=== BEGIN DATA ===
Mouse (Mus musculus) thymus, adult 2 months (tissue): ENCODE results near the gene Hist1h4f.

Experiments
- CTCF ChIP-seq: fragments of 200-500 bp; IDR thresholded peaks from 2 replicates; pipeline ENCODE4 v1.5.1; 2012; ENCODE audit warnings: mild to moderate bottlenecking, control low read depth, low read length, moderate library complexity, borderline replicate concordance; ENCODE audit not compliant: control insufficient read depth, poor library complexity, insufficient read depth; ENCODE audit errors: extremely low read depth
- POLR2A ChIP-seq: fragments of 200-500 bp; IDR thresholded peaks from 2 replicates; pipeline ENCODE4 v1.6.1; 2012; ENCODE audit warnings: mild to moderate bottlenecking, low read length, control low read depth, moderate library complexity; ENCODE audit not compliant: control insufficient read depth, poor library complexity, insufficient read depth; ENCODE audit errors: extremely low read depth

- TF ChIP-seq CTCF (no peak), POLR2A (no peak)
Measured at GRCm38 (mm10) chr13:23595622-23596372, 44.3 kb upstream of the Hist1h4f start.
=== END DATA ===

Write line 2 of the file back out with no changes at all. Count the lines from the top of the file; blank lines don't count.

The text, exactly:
Experiments